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Tuesday, January 22, 2013

Batman: The Dark Knight Returns, Part 2


"This will be a good life. Good enough."

Batman: The Dark Knight Returns, Part 2 delivers the second half of DC Animation's adaptation of Frank Miller's seminal graphic novel in grandiose, ultra-violent fashion. Ultra-violent cannot be emphasized enough. Exceeding even the graphic violence in The Dark Knight Returns, Part 1, this is the most brutal, blood-soaked Batman tale ever depicted in animation, or in live action for that matter, as the epic story of the Dark Knight of Gotham City reaches its definitive conclusion. The animators and filmmakers bravely and boldly made no compromise of what was on the page for this cartoon. 

The first half is based on the third chapter of Miller's tale, "Hunt The Dark Knight", dealing with Batman's (Peter Weller) final confrontation with his arch nemesis, The Joker (voiced by Michael Emerson), curiously referred to without the prefix "the" throughout the film. Galvanized by the return of the Batman, Joker plans one last murder spree when he's invited to appear on the late night talk show The David Endocrine Show. (In the comic book, this character is drawn to resemble David Letterman, but that's changed to a more generic character in the film, yet Endocrine's voice sounds a whole lot like Conan O'Brien.) The Joker gasses and murders hundreds of people as Batman, once again declared a public enemy by the new female police commissioner replacing the elderly, retired James Gordon, is forced to battle the Gotham City Police. 

Batman and Joker's last battle at a carnival is shocking for its sheer brutality: Joker shoots Batman in the gut and later stabs Batman repeatedly in the midsection. Batman impales Joker's eye with a Batarang and nearly snaps his neck. (Joker finishes the job by snapping his own neck to frame Batman for his murder. Batman responds by spitting in Joker's face.) Joker's rampage includes shooting dozens of people dead and even his henchmen trying to kill Robin (Ariel Winter) meet bloody ends being decapitated by a roller coaster pulley. Both Batman and Joker take turns punching and kicking women who happen to be in their way. Also disturbing is what has become of Catwoman; the aged Selina Kyle is now a rotund madam of an escort service. (Joker tells her, "Selina, the years have not been kind", before tying her up in a Wonder Woman costume.) Miller's withering view of Catwoman, whom he made a prostitute in his prequel Batman: Year One, remains disappointing at the very least.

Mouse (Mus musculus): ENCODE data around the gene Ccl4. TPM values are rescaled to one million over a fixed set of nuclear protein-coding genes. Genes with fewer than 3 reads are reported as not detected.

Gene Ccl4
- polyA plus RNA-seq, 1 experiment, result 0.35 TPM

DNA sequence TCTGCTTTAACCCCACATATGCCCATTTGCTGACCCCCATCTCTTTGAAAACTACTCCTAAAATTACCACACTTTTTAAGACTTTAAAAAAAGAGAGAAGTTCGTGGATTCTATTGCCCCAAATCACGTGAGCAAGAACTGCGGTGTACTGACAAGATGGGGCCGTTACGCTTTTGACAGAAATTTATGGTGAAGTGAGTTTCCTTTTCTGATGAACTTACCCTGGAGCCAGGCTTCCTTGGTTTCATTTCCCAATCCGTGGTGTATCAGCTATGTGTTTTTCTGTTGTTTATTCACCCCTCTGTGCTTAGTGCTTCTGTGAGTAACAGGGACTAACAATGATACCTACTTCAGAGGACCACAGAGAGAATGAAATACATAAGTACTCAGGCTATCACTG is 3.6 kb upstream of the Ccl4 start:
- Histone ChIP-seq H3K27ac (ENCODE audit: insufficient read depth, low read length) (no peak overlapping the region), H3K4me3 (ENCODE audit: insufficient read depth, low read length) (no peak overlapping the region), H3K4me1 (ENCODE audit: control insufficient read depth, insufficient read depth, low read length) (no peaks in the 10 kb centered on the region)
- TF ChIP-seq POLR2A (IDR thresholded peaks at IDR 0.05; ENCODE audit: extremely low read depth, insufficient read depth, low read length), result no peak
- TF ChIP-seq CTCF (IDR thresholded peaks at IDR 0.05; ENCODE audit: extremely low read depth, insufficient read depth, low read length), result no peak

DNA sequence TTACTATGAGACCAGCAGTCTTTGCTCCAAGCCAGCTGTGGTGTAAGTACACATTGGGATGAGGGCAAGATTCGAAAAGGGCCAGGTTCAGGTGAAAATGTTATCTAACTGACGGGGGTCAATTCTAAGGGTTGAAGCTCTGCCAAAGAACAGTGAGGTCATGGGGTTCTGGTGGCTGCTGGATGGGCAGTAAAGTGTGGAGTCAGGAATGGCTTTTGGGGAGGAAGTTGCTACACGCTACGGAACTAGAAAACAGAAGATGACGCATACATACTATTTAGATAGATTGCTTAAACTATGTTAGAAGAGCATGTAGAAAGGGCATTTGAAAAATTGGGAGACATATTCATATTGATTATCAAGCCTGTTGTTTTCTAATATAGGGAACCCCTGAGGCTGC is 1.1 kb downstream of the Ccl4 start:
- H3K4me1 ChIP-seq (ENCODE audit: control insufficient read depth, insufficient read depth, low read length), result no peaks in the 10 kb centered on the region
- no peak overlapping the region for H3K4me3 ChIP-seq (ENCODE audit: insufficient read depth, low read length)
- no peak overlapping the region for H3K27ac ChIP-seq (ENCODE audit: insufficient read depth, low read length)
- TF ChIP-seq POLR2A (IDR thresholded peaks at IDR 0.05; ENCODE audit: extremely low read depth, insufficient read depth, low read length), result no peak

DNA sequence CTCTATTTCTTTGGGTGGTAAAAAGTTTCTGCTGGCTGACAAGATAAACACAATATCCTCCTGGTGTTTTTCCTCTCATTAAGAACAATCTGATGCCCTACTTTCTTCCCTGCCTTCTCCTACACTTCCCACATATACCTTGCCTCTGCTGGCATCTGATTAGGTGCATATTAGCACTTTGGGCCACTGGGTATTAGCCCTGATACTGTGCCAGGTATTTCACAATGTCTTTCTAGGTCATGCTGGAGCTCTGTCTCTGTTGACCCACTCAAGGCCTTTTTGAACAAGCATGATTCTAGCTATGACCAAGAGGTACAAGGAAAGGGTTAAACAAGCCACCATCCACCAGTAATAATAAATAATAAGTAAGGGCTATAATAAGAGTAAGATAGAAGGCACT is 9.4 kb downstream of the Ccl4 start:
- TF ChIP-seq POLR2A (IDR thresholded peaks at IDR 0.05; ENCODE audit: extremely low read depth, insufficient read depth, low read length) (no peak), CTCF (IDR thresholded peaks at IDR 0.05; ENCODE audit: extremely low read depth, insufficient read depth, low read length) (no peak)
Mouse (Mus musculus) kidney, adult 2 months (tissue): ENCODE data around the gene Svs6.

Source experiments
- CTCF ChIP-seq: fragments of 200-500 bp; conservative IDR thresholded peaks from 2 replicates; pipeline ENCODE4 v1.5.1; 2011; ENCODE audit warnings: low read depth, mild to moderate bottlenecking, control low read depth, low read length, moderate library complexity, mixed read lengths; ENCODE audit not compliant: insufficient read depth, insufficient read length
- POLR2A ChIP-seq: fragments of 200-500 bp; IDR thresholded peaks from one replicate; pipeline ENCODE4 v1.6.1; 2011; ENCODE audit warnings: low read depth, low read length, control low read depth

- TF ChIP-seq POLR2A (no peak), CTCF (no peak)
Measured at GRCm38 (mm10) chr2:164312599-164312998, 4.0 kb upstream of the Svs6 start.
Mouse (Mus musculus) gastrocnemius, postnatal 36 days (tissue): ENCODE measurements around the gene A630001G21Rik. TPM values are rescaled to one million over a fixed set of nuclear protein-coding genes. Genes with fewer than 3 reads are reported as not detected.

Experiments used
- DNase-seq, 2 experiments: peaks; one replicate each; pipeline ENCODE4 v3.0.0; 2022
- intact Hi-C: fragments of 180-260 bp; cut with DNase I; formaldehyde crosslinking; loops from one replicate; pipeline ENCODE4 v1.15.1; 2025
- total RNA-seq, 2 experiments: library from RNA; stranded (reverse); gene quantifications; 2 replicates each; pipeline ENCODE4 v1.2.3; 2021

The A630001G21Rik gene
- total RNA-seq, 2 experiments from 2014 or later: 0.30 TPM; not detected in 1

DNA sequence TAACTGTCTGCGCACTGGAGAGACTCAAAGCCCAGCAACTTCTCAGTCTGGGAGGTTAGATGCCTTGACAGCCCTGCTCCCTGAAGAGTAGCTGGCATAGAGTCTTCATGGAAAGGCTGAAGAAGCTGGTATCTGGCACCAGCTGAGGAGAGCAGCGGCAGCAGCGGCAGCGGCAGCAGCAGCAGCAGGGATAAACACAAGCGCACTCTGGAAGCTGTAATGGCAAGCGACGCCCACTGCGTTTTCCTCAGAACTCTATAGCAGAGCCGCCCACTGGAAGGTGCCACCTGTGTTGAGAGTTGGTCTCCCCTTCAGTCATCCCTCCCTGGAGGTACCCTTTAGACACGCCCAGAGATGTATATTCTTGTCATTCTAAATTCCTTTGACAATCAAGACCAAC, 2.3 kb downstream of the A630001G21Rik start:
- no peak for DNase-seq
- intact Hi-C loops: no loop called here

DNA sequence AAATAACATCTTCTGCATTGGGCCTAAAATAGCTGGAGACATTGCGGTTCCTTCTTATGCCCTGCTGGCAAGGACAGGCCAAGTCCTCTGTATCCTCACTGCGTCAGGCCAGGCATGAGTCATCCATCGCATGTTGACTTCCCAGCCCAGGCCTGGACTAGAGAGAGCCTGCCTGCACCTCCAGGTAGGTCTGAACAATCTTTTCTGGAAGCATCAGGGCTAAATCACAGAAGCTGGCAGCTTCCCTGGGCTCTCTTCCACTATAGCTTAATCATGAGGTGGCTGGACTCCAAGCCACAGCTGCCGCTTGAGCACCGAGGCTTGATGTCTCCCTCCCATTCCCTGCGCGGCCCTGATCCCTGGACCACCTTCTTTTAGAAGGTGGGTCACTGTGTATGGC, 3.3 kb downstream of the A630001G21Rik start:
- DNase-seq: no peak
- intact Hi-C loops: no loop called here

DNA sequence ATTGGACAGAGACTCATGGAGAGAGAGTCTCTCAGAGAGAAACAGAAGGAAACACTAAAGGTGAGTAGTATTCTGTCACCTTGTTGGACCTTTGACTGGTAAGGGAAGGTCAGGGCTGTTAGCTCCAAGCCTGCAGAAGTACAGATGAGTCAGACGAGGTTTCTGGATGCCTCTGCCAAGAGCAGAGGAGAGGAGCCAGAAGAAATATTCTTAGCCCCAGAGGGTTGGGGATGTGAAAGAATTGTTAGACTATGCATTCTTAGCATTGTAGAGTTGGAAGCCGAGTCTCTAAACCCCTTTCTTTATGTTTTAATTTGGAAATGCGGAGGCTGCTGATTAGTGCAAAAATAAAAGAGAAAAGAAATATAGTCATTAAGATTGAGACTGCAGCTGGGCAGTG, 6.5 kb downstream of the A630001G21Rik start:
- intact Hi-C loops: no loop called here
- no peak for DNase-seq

The second half, based on Miller's final chapter "The Dark Knight Falls", leads to the ultimate mano e supermano showdown between Batman and Superman. The Man of Steel receives a lot of screen time, toadying up to President Ronald Reagan, who tasks him to personally deal with the "problem" in Gotham City that's embarrassing his administration. The Dark Knight Returns, Part 2 is also steeped in the 1980's Cold War and fear of nuclear annihilation as Superman unleashes his raw power against the Russians in the country of Corto Maltese. Superman nearly dies saving Corto Maltese from a Russian nuclear missile, but the electromagnetic pulse generated by the nuclear explosion blankets the United States in darkness. It's up to Batman and Robin to rally the warring street gangs called the Mutants and the Sons of Batman to maintain order in Gotham as riots and looting sweep the entire United States.

The Dark Knight Returns, Part 2 expands on some of the back story in Miller's tale. There's a bit more dialogue between Bruce Wayne and Clark Kent touching on what lead the Justice League to disband and why Superman became a government agent while Batman retired from crime fighting. A few extra moments not in the graphic novel are sprinkled in, including a terrific cameo by the Batmobile from the Tim Burton Batman movies. The filmmakers also ably compensate for the lack of the graphic novel's pivotal narration in the final moments of the story by showing a bit more of how the newly undead Bruce Wayne leads his new army in the caves underneath Gotham. There's also a great little moment added between Clark Kent and Jim Gordon at Bruce Wayne's funeral: 

Gordon: "Were you a friend?" 
Kent: "I honestly couldn't say."
Gordon: "Sounds about right."

And yet in a way, the whole of The Dark Knight Returns really comes down to The Fight. Batman versus Superman. Miller's graphic novel was the first time readers truly witnessed a definitive battle between DC Comics' two greatest superheroes, and Part 2 more than does justice to one of the most famous and beloved superhero slugfests of all time. The fight is expanded beyond what's depicted on the page, leaving the confines of Crime Alley where Bruce Wayne's parents were murdered as Superman literally throws and punches Batman all around Gotham, making for a much more riveting and satisfying smackdown between the World's Finest heroes. (Robin in the Batmobile tank and the one-armed Green Arrow playing his part with a Kryptonite arrow get more moments as well.) In the end, of course, Batman wins, because Batman always wins. Thus the two halves of the The Dark Knight Returns rise out of the shadows as the proud new standard in Batman animated films.

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